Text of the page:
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Pair of Martins still cracking up crowds — and each other; To perform Friday at SPAC

Pair of Martins still cracking up crowds — and each other; To perform Friday at SPAC

Comedy legends combine talents on 'Now You See Them, Soon You Won't' tour
Pair of Martins still cracking up crowds — and each other; To perform Friday at SPAC
Steve Martin and Martin Short are at SPAC on Friday.
Photographer: photo provided

Steve Martin and Martin Short, two comedy class acts, are slated to perform at the Saratoga Performing Arts Center on Friday.

They’re on tour with their latest show, “Now You See Them, Soon You Won’t,” following “An Evening You Will Forget for the Rest of Your Life,” which was nominated for four Emmy Awards. 

The two have novella-length resumes and have been friends for more than 30 years since starring in “Three Amigos” in 1986.

“My first impression of Martin was that he was really, really funny. That was very appealing to me,” Martin said during a recent interview with The Gazette and Martin Short.  

“When I first met Steve, I went to his house and I thought ‘Boy, he’s really, really rich. I want to have dinner with him so he can pick up the tab,’ ” Short shot back. 

Their banter and friendship continued well after the filming of “Amigos.” Though they worked on a few projects together (they both acted in “Father of the Bride”), they mostly went their own ways. 

Martin starred in films such as “Dirty Rotten Scoundrels” and “The Pink Panther,” among others, while Short starred in “Three Fugitives” and “Santa Clause 3.”   

But it wasn’t until just a few years ago that they put their comedy shows together. 

“When we first started, we both had acts. [Martin] had a one-hour or more show that he did on his own and I had a music show that I did with a band, along with some comedy. We started blending those two distinct shows and then we worked on material from things we did together,” Martin said. 

Their style of humor is as joyous as it is dark, and they cover topics ranging from the fickleness of Hollywood to memories of their first acting gigs.

They’re quick-witted, often playing jokes off of and about each other; they work to make each other laugh as much, if not harder than, the audience. 

“The idea of the show generally, for the section of the show where we’re sitting and telling stories, is to make it as loose as possible. So [you can] imagine having dinner with us. Obviously, things change from night to night, but we have an ongoing [33-year] banter of making each other laugh, so we just continue that onstage,” Short said.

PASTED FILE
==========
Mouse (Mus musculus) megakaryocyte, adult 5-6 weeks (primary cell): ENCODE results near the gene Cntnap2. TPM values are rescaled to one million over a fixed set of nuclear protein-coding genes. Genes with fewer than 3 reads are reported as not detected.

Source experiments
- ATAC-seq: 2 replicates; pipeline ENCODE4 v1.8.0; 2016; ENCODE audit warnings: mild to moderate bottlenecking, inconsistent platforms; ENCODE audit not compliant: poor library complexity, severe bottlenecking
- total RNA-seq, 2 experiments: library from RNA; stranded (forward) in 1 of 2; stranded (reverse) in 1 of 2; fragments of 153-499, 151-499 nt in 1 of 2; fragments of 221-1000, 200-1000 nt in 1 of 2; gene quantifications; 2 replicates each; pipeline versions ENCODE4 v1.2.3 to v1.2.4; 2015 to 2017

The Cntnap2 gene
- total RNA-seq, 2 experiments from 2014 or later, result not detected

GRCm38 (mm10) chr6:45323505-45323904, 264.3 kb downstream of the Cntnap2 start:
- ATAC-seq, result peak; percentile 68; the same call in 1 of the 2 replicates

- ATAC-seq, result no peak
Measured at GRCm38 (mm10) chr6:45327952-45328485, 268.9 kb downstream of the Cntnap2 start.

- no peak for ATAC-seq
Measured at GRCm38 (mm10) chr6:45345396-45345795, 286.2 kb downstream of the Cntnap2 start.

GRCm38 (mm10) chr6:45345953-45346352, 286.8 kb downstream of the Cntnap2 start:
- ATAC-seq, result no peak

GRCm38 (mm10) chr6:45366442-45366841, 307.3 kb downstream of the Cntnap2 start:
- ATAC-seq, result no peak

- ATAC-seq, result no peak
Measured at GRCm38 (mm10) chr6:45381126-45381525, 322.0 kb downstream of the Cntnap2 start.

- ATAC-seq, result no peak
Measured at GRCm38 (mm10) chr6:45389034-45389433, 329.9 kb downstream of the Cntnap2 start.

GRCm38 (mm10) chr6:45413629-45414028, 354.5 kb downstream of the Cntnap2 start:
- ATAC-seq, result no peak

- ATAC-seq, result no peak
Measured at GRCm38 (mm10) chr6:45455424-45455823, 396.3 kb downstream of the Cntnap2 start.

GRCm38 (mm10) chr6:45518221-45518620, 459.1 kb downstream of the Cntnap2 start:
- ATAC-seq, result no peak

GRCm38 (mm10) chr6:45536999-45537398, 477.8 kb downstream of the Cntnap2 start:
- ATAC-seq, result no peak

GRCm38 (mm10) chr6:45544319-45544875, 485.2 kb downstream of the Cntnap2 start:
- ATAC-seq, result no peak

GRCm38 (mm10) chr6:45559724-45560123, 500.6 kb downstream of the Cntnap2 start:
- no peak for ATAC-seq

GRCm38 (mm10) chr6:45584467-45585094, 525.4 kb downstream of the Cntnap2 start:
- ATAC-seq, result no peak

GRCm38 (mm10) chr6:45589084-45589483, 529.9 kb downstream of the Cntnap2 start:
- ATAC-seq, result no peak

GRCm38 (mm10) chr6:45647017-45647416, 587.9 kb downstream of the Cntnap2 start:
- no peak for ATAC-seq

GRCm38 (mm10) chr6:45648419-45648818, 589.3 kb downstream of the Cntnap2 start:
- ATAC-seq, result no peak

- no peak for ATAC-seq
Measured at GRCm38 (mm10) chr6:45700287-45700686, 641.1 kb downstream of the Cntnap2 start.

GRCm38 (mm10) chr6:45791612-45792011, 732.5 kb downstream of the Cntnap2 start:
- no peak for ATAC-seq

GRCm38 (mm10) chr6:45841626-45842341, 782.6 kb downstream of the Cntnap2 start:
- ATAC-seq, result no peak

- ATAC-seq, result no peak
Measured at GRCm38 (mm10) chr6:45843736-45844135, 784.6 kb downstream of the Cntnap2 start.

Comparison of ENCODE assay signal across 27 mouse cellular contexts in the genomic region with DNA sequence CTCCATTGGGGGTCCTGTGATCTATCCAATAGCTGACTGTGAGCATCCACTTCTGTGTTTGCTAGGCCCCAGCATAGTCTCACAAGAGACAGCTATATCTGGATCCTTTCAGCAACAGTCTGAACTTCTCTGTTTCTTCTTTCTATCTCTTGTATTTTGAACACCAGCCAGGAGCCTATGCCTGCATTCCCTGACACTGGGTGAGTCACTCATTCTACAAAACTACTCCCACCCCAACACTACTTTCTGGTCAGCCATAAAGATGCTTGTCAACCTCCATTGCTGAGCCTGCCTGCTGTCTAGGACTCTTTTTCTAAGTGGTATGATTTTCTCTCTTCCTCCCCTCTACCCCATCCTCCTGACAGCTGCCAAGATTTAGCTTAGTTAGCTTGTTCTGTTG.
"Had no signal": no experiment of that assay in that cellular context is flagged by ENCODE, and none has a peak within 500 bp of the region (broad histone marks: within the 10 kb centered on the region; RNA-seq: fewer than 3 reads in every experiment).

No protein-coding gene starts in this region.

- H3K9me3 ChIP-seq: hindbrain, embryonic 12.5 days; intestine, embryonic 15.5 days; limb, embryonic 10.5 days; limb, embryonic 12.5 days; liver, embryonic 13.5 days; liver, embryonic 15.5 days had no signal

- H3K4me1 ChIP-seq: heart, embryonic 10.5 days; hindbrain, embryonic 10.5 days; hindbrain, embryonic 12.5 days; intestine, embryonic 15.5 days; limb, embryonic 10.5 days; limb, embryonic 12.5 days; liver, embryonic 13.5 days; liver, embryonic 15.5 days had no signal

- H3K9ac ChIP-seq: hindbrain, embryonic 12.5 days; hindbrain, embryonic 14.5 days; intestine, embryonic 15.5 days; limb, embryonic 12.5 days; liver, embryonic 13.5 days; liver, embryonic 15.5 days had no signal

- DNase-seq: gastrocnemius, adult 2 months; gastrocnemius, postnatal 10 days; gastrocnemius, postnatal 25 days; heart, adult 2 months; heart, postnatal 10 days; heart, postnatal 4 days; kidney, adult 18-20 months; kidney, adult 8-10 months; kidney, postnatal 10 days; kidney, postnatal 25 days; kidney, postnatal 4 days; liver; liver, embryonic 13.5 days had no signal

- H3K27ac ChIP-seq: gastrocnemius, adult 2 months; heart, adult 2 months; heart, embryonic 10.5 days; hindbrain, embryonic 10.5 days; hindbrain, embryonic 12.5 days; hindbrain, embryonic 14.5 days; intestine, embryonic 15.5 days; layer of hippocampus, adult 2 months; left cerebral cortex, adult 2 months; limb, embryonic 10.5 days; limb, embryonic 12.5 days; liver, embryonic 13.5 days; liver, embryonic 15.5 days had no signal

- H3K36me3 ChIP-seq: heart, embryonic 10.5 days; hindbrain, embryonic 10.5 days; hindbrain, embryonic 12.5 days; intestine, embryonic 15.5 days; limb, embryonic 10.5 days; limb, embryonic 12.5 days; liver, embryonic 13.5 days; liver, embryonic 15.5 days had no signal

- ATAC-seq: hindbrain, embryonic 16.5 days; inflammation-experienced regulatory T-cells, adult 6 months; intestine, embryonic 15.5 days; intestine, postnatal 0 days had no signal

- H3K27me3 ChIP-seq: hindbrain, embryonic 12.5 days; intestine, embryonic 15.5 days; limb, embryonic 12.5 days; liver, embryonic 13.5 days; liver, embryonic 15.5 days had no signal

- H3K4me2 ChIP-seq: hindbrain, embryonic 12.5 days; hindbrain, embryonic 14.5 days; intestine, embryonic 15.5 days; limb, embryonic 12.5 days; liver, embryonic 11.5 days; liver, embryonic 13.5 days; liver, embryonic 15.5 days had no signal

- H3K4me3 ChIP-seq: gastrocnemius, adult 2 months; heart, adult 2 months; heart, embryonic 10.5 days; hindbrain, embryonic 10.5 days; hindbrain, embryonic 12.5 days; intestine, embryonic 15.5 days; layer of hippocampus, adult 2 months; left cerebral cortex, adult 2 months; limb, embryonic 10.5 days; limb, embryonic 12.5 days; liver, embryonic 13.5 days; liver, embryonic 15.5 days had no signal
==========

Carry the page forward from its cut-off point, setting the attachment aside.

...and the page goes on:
For those who have seen the Netflix special “An Evening You Will Forget for the Rest of Your Life,” the material for Friday’s show will be 80% different, though they’ll still blend music and comedy. 

Martin has become known for his banjo playing over the past few years and brings that to the stage.

“We travel with the band and I play with them. We’ll do funny songs together. It’s a real variety show,” Martin said. 

It’s one they’re working on constantly. 

“We’ll analyze new material. … Sometimes we start talking as soon as we get offstage, [saying] ‘Well, we’ll cut that bit,’ ” Martin said. 

Whenever they’re taking a break from touring, they’ll work on the act over the phone. They delve into their past in show business, as well as their childhoods, and spend much of the show ribbing each other.  

“In the ‘80s, I think I once tried to snort [Steve] he was so pale,” Short said.

“By the way, Martin Short is the name I use when I check into a hotel and want to be anonymous,” Martin said in “An Evening You Will Forget for the Rest of Your Life.”   

They try to keep things mostly personal rather than political. 

“We try to stay away from it. We feel the audience gets that every night on the late shows. Why should they pay to hear us do it?” Martin said, adding “Our goal is to have the audience leave and say ‘that was the funniest show I ever saw,’ and that’s what we try to deliver every night.”

Steve Martin & Martin Short

FEATURING: The Steep Canyon Rangers and Jeff Babko

WHEN: 7:30 p.m. Friday 


TICKETS: $55-$175

MORE INFO: spac.org

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